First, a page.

USC and its record-setting freshman quarterback Kedon Slovis will face a strong Iowa defense in Friday’s Holiday Bowl at SDCCU Stadium.
Slovis had a school-record four 400-yard games after becoming the starting quarterback in the second game of the season in place of the injured JT Daniels. The Trojans are fifth among Football Bowl Subdivision teams in passing offense, averaging 335.9 yards per game.
The Hawkeye defense ranks in the top 12 in scoring, passing, and total defense. It is sixth in scoring defense, allowing 13.2 points per game, 12th in total defense, and 12th in passing defense, allowing 184.2 yards per game.
Iowa held seven of its 12 opponents to their season-low point total.
Hawkeyes quarterback Nate Stanley will be making his third start in a bowl game. Iowa won both of the previous two, defeating Boston College, 27-20, in the 2017 Pinstripe Bowl, and Mississippi State, 27-22, in the 2019 Outback Bowl.
The game is a matchup of teams on three-game winning streaks with victories in five of their last six games.
USC (8-4) opened the season with two victories, then lost three of its next four games, with two of the losses coming by three points.
The Hawkeyes (9-3) won their first four games, then lost to Michigan, 10-3, and Penn State, 12-7. Its other loss was to Big Ten West Division champion Wisconsin, 24-22, Nov. 9.
“The game is a terrific matchup between teams that finished very strong down the stretch,” Trojans coach Clay Helton said.
Iowa was 19th in the most recent Associated Press poll, three spots ahead of USC.
The Trojans have just four senior starters and have had 26 starters or key backups miss action because of injury.
The game will be USC’s first against Iowa since the Trojans’ 38-17 victory in the 2003 Orange Bowl. USC leads the series, 7-2, including a six-game winning streak. The Hawkeyes’ most recent victory in the series was in 1961.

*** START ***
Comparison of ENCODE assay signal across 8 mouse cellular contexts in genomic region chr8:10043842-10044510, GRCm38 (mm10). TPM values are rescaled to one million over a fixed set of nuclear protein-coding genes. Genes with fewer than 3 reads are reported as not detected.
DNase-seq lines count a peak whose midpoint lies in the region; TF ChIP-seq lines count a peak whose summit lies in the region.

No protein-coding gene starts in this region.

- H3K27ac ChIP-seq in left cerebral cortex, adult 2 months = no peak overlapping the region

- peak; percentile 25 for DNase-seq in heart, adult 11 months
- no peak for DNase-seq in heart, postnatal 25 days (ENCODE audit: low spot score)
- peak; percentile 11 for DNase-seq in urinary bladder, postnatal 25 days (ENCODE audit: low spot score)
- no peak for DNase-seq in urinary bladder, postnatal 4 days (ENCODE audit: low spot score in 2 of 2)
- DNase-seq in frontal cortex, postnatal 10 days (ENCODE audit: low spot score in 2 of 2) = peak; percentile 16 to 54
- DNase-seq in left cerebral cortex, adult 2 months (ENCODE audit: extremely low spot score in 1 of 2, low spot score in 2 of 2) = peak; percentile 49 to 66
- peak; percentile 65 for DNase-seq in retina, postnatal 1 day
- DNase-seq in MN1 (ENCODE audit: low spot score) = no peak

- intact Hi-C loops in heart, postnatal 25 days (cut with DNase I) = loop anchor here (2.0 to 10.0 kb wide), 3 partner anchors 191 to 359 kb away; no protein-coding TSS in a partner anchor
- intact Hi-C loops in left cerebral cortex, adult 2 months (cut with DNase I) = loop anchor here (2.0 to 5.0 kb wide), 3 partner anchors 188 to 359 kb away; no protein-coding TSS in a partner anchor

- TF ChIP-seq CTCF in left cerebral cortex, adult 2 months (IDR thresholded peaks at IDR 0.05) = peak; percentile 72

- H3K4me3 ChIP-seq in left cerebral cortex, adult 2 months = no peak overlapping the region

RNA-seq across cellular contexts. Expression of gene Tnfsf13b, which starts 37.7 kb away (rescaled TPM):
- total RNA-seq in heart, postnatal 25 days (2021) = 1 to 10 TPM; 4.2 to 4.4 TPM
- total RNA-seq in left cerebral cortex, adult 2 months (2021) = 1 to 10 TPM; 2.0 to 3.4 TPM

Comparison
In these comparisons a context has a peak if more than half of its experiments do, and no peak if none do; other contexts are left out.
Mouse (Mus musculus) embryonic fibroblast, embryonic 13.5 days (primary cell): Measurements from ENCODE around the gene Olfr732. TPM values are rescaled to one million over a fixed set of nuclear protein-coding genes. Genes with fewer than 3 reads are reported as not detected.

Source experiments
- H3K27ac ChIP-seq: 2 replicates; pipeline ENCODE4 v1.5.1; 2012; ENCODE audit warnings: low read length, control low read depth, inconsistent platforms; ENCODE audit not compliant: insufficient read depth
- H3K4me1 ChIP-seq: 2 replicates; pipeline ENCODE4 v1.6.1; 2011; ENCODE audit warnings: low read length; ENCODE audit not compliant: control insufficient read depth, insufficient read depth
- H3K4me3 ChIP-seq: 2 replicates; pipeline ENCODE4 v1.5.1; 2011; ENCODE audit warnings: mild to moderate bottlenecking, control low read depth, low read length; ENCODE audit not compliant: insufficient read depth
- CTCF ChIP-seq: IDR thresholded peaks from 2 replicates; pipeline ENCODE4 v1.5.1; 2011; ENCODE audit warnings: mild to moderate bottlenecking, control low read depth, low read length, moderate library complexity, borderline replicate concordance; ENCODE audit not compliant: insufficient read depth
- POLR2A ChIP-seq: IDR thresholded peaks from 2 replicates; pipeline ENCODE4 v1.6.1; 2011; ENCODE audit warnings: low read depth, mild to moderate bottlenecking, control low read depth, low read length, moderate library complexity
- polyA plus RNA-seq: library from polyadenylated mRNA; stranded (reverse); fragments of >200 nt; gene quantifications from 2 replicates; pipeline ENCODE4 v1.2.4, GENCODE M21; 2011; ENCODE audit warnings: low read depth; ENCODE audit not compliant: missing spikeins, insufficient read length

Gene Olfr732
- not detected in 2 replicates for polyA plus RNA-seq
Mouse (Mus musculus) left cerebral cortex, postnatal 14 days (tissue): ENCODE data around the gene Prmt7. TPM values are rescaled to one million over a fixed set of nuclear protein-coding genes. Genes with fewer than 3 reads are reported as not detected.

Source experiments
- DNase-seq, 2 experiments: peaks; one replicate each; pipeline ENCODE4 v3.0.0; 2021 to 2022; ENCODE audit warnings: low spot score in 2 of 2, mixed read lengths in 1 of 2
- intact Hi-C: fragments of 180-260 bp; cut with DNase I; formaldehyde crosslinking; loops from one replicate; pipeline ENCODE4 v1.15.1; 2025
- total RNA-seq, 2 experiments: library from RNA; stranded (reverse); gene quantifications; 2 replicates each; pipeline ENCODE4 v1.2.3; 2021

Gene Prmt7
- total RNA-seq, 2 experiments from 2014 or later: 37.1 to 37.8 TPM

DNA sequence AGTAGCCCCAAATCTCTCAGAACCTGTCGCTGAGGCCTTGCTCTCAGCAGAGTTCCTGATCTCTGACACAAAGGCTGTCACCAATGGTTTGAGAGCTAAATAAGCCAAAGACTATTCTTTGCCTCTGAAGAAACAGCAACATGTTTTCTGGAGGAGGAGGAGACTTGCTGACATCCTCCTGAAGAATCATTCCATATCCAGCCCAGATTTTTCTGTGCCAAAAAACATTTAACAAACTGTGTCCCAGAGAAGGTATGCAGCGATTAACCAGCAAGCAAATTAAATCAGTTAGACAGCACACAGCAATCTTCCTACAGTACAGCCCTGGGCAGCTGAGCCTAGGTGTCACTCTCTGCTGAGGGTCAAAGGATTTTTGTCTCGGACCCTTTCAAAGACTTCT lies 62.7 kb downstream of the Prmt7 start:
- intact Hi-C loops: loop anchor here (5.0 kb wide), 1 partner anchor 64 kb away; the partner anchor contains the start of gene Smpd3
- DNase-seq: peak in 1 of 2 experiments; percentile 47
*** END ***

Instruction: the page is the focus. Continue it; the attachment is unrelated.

The Trojans will be making their third appearance in the Holiday Bowl in six years. They defeated Nebraska, 45-42, in 2014 and lost to Wisconsin, 23-21, a year later.
Iowa will be making its fourth Holiday Bowl appearance and first since 1991, when it tied Brigham Young, 13-13, the only tie in the history of the game, which has been played annually since 1978. The possibility of a tie ended when college football adopted overtime for the 1996 season.
The Hawkeyes defeated San Diego State, 39-28, in the 1986 game, and Wyoming, 20-19, in 1987.
The Holiday Bowl has matched teams from the Pac-12 and Big Ten conferences annually since 2014, a streak that will end after Friday’s game. Teams from the Atlantic Coast Conference will face Pac-12 teams for at least each of the next six years under agreements announced in August.
Iowa will remove the Tigerhawk from its helmet for the game in honor of Hayden Fry, their coach from 1979-98, who died Dec. 17 at the age of 90. Fry introduced the logo to the university’s athletics department.
This will be the third time both Tigerhawks have been removed from the helmet for a football game. The first was Nov. 2, 1991, the day after six people were killed in a shooting on the Iowa campus. The second was the 1996 Alamo Bowl, when Diane Mitchell, the mother of linebacker Mark Mitchell, was killed in a car crash on the way to the game in San Antonio.
The Hawkeyes’ helmet will include a decal honoring Bump Elliott, Iowa’s director of athletics from 1970-91. He died Dec. 7 at the age of 94.
“We have had two big losses in the past month, so we are going to recognize coach Elliott with a sticker on the back of our helmet that will say `Bump’ on it,” Iowa coach Kirk Ferentz said Monday. “That was in the works a couple weeks ago.
“Then with Coach Fry passing last week, (we) talked to the family and I think we’re all in agreement that it will be a really nice thing to take the Tigerhawks off of the helmets on both sides. A precedent was set. He did that twice during his time and it was well received by his children.”
The Hawkeyes will have a commemorative patch honoring Fry on their helmet next season, Ferentz said.
Preceding the game are a 2 p.m. tailgate party in Section F-1 of the stadium’s parking lot, for which tickets are no longer available, and a pregame party inside the stadium from 3-5 p.m. with drink specials, four food trucks at Gates L & P, four bands, face painting, temporary tattoos, photo booths, giveaways, and a sports lounge where fans can watch the telecast of the Redbox Bowl.
The halftime show will include a fireworks display.
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